You may have heard the Cherokee story, about two wolves who are fighting. One wolf is evil, and the other wolf is good. The legend states that both wolves are within each of us, and the wolf that wins the fight is the one we feed.
The wolves could also be considered “selves” – one “false self,” and the other “true self.” Well-known psychoanalyst D.W. Winnicott is credited with coining these terms in the 1960s. The true self is the original sense of self at the time of birth, which continues to be “fed” throughout healthy development. The false self is “born” in an attempt to compensate for inadequate nurturing, and is “fed” by adhering to other people’s opinions and demands.
Psychotherapist Stephen Cope explains, “The false self is born when the environment does not welcome the self to be as it is… When we are separated from our capacity to be with life the way it is, especially in our early development, our capacity to self-soothe is severely impaired. Our need for soothing and confirmation from external sources will be chronic and insatiable.”
Eating disorders are an example of this false self, obsessively seeking to self-soothe. The wolf of this false self has an insatiable hunger, which binge eating cannot satisfy, nor starvation deny. The wolf is “fed” through eating disorder behaviors, but it’s never enough. Amidst the false self’s obsession, the other wolf is forgotten. It’s as if there is no true self. The false self – eating disorder – becomes one’s identity.
Cope continues, “The false self, though initially an effective adaptive strategy, can eventually become a learning disability. It requires us to shut down our connection with the direct feedback from our bodies, our biocomputers… Our ideas about who we should be can be so powerful that they deeply impair our capacity to see who and how we really are. Over time, the ego becomes so invested in the false self that it begins to believe in its reality. Any threat to the false self, then, or any obstacle to the manifestation of its demands, becomes a threat to life itself. We will defend, to the death, whatever we consider to be ‘me.’ ”
No wonder our clients often resist treatment – and sometimes die as a result of their eating disorders. If their eating disorder is who they are, then who would they be without it? Having forgotten about their true self, the fear is that without their false self, there would be no self. They cling to their eating disorder like their life depends on it, even though their eating disorder is taking their life away.
It is essential to guide clients to realize that their eating disorders are not who they are. It is equally essential to assist clients to discover their True Self, hidden beneath the false self of their eating disorder (note that I deliberately capitalize “T” and “S” for emphasis). Recovery is about remembering and “re-feeding” one’s True Self.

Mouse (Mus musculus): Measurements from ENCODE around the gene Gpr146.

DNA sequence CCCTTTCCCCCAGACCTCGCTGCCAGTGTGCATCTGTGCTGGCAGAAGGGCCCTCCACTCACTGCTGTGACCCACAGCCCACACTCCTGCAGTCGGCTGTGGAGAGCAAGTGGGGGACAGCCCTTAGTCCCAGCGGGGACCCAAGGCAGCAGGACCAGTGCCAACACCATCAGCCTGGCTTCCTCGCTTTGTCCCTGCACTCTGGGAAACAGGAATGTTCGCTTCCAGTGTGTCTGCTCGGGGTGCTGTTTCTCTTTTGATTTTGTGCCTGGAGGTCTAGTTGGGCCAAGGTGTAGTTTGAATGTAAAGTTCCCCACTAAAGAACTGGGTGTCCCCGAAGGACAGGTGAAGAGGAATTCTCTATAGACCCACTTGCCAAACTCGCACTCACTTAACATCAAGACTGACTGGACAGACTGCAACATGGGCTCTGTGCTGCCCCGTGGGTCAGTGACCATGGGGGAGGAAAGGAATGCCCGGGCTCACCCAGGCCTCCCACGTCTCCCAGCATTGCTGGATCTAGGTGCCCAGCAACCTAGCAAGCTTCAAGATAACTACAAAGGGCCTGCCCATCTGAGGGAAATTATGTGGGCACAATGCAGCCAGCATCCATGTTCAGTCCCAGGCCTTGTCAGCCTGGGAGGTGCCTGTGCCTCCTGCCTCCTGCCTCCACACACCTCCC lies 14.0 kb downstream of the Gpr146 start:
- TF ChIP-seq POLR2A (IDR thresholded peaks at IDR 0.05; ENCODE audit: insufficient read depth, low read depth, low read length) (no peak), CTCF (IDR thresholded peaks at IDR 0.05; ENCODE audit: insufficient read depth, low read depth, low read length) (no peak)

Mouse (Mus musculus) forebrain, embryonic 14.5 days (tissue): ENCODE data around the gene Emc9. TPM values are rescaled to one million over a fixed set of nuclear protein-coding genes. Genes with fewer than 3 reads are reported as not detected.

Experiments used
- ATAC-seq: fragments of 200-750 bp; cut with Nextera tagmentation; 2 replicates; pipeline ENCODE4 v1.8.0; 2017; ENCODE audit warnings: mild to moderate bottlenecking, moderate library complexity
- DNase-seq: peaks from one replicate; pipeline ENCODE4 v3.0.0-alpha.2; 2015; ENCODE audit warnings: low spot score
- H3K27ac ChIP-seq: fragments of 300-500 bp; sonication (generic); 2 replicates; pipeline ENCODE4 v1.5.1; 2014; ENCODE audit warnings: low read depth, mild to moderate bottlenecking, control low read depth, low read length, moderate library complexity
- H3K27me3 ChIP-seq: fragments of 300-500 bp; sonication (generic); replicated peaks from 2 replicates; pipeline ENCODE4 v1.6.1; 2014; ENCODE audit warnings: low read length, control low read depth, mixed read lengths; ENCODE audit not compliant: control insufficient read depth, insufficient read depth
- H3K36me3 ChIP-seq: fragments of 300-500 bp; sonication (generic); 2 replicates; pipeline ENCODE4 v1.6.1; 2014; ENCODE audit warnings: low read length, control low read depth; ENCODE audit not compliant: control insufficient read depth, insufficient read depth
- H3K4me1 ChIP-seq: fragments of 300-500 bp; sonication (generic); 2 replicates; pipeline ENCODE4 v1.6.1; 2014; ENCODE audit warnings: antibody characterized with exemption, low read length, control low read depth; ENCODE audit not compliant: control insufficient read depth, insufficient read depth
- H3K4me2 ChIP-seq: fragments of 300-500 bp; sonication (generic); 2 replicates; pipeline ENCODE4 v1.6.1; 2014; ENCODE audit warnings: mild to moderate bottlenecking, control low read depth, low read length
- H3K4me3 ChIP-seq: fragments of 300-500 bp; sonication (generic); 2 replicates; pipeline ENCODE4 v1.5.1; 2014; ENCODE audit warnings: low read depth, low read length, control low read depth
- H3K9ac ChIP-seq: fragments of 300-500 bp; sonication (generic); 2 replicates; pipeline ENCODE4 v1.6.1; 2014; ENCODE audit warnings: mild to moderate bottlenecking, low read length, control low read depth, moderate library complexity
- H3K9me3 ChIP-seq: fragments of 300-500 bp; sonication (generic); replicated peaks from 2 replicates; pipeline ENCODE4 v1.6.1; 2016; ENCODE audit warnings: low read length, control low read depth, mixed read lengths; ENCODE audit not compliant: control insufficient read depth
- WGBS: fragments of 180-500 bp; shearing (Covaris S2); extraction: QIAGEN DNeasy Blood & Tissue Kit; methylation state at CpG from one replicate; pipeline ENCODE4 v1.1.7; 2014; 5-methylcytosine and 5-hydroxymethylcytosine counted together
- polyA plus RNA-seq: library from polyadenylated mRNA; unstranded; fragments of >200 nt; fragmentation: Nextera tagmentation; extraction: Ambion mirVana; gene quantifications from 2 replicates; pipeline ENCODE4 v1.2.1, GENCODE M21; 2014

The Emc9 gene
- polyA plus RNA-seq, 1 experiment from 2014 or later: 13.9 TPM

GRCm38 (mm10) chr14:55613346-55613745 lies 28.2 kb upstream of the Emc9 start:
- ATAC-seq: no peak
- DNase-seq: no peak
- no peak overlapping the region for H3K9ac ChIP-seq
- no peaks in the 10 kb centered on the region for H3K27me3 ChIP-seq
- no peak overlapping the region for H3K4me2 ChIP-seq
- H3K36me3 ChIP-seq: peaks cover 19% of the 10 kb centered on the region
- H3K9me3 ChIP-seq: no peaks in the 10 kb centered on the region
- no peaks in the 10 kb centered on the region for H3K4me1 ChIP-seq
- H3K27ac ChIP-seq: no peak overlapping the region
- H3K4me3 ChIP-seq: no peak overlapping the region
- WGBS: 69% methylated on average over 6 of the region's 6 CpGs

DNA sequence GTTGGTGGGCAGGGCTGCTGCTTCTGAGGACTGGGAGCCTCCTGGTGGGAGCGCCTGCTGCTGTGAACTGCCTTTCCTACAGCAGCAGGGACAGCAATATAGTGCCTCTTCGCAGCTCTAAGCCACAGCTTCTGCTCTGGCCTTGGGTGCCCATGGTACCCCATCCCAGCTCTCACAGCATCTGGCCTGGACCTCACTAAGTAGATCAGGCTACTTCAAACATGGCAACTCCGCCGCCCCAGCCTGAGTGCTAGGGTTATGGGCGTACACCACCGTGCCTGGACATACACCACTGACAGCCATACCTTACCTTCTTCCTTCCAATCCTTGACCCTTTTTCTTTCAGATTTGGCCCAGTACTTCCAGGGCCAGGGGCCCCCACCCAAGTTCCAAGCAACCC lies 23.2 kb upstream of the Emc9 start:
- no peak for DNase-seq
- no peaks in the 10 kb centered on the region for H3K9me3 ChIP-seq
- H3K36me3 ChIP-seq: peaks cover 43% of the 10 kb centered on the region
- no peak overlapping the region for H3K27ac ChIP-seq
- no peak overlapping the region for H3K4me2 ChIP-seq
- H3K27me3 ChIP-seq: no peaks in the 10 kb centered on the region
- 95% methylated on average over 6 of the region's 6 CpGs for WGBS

BLOG ARTICLE – is an excerpt from a full article published on the Gürze/Salucore Eating Disorders Resource Catalogue website, at this link: https://www.edcatalogue.com/hungry-wolves-false-self-true-self-eating-disorder-recovery/
PRESENTATION – on this topic which offers 1 CE (through NBCC), learn more and register on the Gürze/Salucore Eating Disorders Resource Catalogue website, at this link: https://gurze.thrivecart.com/false-self-and-true-self-ce
DOWNLOAD HANDOUT – which goes with the presentation here: https://www.drdorie.com/wp-content/uploads/2019/03/Hungry-Wolves-Handout.pdf
©2019 by Dr. Dorie McCubbrey. Dr. Dorie is a Certified Eating Disorder Specialist and Licensed Addiction Counselor who is passionate about training professionals to effectively guide clients in recovery from eating disorders, through her Eating Disorder Intuitive Therapy (EDIT)™ Certified program. She also meets with clients at her treatment center, Positive Pathways PLLC, located in Evergreen Colorado. Learn more at: https://www.drdorie.com
Want more that this “taste” of EDIT™? Dr. Dorie is passionate about her method of Eating Disorder Intuitive Therapy (EDIT)™ to help people overcome eating disorders and addictions. She provides customized counseling for eating disorders and alcohol / drug addiction at her Positive Pathways treatment center in Evergreen, Colorado – and EDIT™ eating disorder training and certification for coaches and clinicians worldwide. CALL 303-494-1975 – EMAIL DR. DORIE – GET CERTIFIED